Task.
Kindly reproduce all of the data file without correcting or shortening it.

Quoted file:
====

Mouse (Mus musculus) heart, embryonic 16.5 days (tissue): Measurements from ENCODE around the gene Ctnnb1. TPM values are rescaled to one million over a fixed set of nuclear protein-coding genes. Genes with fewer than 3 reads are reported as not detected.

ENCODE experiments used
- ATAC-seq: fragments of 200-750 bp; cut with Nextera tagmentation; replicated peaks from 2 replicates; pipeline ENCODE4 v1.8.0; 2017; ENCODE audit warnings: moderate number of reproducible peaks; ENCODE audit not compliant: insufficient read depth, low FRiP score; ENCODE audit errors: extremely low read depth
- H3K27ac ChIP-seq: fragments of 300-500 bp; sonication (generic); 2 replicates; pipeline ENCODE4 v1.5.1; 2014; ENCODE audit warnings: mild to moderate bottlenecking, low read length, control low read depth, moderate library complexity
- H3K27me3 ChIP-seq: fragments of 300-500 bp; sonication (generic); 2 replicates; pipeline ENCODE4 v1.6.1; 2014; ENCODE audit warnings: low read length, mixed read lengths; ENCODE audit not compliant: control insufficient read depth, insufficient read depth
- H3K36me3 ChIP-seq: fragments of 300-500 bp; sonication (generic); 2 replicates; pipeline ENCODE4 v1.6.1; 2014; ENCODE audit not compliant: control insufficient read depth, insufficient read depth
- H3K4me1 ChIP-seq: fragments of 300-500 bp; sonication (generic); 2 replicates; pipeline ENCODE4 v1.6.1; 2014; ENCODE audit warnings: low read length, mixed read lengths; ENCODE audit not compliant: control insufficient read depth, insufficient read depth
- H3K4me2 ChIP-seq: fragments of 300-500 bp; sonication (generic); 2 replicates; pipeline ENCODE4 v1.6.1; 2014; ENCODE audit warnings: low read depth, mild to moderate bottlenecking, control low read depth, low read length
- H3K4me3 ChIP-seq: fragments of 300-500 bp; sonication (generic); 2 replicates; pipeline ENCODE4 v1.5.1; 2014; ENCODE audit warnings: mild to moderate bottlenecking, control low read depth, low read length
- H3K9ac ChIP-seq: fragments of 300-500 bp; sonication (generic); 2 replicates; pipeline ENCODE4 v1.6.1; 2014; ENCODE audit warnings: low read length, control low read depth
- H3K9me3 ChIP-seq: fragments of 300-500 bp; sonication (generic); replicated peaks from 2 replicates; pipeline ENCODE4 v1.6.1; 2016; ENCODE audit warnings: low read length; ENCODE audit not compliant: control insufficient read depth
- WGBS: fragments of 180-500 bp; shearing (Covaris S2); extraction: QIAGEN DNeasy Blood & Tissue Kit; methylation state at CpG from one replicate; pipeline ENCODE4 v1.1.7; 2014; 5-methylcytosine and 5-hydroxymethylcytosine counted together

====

Mouse (Mus musculus) heart, embryonic 16.5 days (tissue): Measurements from ENCODE around the gene Ctnnb1. TPM values are rescaled to one million over a fixed set of nuclear protein-coding genes. Genes with fewer than 3 reads are reported as not detected.

ENCODE experiments used
- ATAC-seq: fragments of 200-750 bp; cut with Nextera tagmentation; replicated peaks from 2 replicates; pipeline ENCODE4 v1.8.0; 2017; ENCODE audit warnings: moderate number of reproducible peaks; ENCODE audit not compliant: insufficient read depth, low FRiP score; ENCODE audit errors: extremely low read depth
- H3K27ac ChIP-seq: fragments of 300-500 bp; sonication (generic); 2 replicates; pipeline ENCODE4 v1.5.1; 2014; ENCODE audit warnings: mild to moderate bottlenecking, low read length, control low read depth, moderate library complexity
- H3K27me3 ChIP-seq: fragments of 300-500 bp; sonication (generic); 2 replicates; pipeline ENCODE4 v1.6.1; 2014; ENCODE audit warnings: low read length, mixed read lengths; ENCODE audit not compliant: control insufficient read depth, insufficient read depth
- H3K36me3 ChIP-seq: fragments of 300-500 bp; sonication (generic); 2 replicates; pipeline ENCODE4 v1.6.1; 2014; ENCODE audit not compliant: control insufficient read depth, insufficient read depth
- H3K4me1 ChIP-seq: fragments of 300-500 bp; sonication (generic); 2 replicates; pipeline ENCODE4 v1.6.1; 2014; ENCODE audit warnings: low read length, mixed read lengths; ENCODE audit not compliant: control insufficient read depth, insufficient read depth
- H3K4me2 ChIP-seq: fragments of 300-500 bp; sonication (generic); 2 replicates; pipeline ENCODE4 v1.6.1; 2014; ENCODE audit warnings: low read depth, mild to moderate bottlenecking, control low read depth, low read length
- H3K4me3 ChIP-seq: fragments of 300-500 bp; sonication (generic); 2 replicates; pipeline ENCODE4 v1.5.1; 2014; ENCODE audit warnings: mild to moderate bottlenecking, control low read depth, low read length
- H3K9ac ChIP-seq: fragments of 300-500 bp; sonication (generic); 2 replicates; pipeline ENCODE4 v1.6.1; 2014; ENCODE audit warnings: low read length, control low read depth
- H3K9me3 ChIP-seq: fragments of 300-500 bp; sonication (generic); replicated peaks from 2 replicates; pipeline ENCODE4 v1.6.1; 2016; ENCODE audit warnings: low read length; ENCODE audit not compliant: control insufficient read depth
- WGBS: fragments of 180-500 bp; shearing (Covaris S2); extraction: QIAGEN DNeasy Blood & Tissue Kit; methylation state at CpG from one replicate; pipeline ENCODE4 v1.1.7; 2014; 5-methylcytosine and 5-hydroxymethylcytosine counted together